• For a Ranma ½ fan, the use of "Nermia" is akin to a boot to the head. For those who don't understand, the correct name (which is an actual district in real-life Tokyo) is "Nerima".
  • On at least one forum, posters can be targeted by cries of "NEGIMA BANNED!!" for calling Negi's mother Akira (her name is Arika) or referring to his cousin Nekane as his biological sister. Generally, though, Negima fans seem fairly understanding, because there's a lot to keep track of
  • Call When Marnie Was There a "yuri anime" or even imply Marnie and Anna have a Romantic Two-Girl Friendship. Many fans actually went in thinking it was either one but the reveal that Marnie is Anna's grandmother as a Cute Ghost Girl has caused the idea to become a berserk button. You'll get people who believe it's Homoerotic Subtext worked up and you'll get people who think they're platonic worked up too.
  • Wandering Son:
    • Many people who got into the series by the anime think Chiba's full name is "Chiba Saorin". "Saorin" is actually a nickname used by Sasa, her name is "Saori". "-rin" is often added to a female friend's name in Japan. Fans will make you notice if you call her that.
    • Don't call Nitori a boy or Takatsuki a girl. Don't say they're Wholesome Crossdressers and not transgender. The fans hate that, even though Takatsuki's gender actually turns out to be up in the air.
  • Listing Strawberry Panic! as your favorite yuri will sort of brand you as a noob to the genre, since, while popular, it's well-known to anyone who has watched/read more than a few yuri series that it's an Affectionate Parody of the genre that takes a lot of its plots and characters from other series.
  • Maria-sama ga Miteru: You may receive backlash if you miss the difference between a homosexual relationship and the romantic friendships portrayed in the series.
  • Berserk:
    • IT'S NOT "GATSU/GATTS"! IT'S "GUTS"! Since the official releases (both manga and anime) are widely considered to have good translations, fans who came into the series through shoddy scanlations are typically looked down upon for using incorrect character names.
    • Don't call Berserk a Shōnen, it's a Seinen, fans will shred you.
  • Black★Rock Shooter: Mistaking the title character for a recolored Hatsune Miku. This one is a mess, because BRS was created independently of Miku, but their coincidental similar appearances led to the creation of a BRS-themed Miku song by a famous producer, which was the Colbert Bump that got the franchise going. Besides that song, they are not related; but people still get them confused for obvious reasons, and the fans of both franchises get pretty annoyed when it happens.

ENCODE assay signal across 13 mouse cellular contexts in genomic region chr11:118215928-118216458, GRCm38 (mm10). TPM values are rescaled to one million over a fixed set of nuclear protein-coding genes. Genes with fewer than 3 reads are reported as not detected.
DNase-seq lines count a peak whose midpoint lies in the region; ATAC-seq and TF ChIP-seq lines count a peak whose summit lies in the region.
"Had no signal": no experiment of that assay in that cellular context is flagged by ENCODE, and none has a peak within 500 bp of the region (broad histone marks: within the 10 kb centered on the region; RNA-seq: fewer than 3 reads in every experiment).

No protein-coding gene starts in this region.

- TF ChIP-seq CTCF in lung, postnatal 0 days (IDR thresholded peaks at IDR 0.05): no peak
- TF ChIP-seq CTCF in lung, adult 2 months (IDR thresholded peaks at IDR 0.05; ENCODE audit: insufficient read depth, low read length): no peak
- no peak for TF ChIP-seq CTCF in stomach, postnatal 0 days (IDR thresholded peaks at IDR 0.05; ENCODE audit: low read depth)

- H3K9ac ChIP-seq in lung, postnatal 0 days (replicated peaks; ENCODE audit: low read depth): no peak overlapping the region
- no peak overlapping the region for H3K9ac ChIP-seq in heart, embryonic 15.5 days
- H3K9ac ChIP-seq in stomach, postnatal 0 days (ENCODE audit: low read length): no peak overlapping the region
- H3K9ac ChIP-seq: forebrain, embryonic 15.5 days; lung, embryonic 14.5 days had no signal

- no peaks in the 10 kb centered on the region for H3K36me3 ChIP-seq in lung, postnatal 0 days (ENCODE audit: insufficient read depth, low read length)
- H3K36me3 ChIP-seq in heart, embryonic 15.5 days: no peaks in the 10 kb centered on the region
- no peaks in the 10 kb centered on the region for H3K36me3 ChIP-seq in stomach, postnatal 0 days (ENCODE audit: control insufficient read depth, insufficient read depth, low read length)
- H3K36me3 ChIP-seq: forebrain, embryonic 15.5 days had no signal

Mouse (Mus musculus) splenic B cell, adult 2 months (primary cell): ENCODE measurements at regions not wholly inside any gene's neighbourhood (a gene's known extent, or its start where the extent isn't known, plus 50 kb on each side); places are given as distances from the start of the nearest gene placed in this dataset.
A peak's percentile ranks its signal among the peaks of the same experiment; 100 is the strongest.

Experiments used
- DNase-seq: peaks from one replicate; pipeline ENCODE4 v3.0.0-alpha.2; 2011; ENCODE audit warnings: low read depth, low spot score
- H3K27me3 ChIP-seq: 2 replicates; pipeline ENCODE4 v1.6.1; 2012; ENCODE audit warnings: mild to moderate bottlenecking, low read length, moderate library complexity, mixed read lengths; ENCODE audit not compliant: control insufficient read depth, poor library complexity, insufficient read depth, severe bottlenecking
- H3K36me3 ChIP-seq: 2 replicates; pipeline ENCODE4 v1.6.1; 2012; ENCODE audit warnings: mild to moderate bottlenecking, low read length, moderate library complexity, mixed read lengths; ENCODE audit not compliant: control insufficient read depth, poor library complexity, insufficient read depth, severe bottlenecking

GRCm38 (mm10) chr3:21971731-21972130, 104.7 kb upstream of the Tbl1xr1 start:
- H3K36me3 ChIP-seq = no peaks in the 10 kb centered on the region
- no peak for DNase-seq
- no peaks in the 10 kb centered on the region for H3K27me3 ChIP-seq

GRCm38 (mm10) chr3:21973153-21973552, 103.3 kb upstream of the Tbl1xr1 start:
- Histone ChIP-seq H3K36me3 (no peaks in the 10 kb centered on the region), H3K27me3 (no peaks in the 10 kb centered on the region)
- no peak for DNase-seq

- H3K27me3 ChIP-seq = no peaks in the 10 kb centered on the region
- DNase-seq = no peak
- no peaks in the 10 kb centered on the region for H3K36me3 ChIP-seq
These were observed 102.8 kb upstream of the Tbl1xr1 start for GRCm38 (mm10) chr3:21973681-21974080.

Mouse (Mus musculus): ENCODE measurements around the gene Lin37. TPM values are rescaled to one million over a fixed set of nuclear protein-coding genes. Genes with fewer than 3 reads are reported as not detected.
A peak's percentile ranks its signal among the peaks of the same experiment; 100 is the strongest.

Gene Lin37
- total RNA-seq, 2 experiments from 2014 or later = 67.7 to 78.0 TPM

• Lucky Star:
    • The girls are not preteens; they're teenagers in high school. Calling them ten or eleven years old will not sit well with some fans. It's at least somewhat forgivable for someone who isn't a fannote , but anyone who has watched even one episode should know better.
    • And it's Lucky Star, not Lucky Stars. And no, it does not refer to anything or anyone in-universe, so don't make the mistake of calling the girls Lucky Stars.
  • Tell any Digimon fan that Digimon is a rip-off of Pokémon and you'll likely be torn apart. Same goes for Yo Kai Watch.
  • Occasionally someone will refer to Puella Magi Madoka Magica as "Magical Madoka," or something along those lines. This doesn't go over well (especially if you pronounce it muh-DOH-kah instead of MAH-doh-kah). "Madoka Magica" and "PMMM" are the preferred abbreviations.
  • Black Butler: Referring to the Transgender woman Grell with male pronouns.
  • Similar to the above, calling transgirl Lily a crossdressing boy is sure to get you on the naughty list of Zombie Land Saga fans.
  • Do not say that Bodacious Space Pirates isn't a yuri anime, especially in front of fans of the Yuri Genre. The interaction between many of the female characters and that fact that there's an outright yuri couple with the characters Jenny Dolittle and Lynn Lambretta makes it fairly clear that it's supposed to be of that genre.
  • Dragon Ball:
    • Lunch is not a Saiyan. She is a human with dissociative identity disorder.
    • Kuririn and Tenshinhan are humans with birth defects. Never, ever say they are aliens.
  • Soul Eater: Do not refer to Crona as explicitly male or female, as the character has an Ambiguous Gender (and in fact might be neither or both for that matter).
  • Interspecies Reviewers: Crim is not a trap, but a Hermaphrodite.
  • Dr. Slump: Arale is pronounced "ah-rah-leh", not "ah-rail-lee" or "ah-ral" with a silent "e".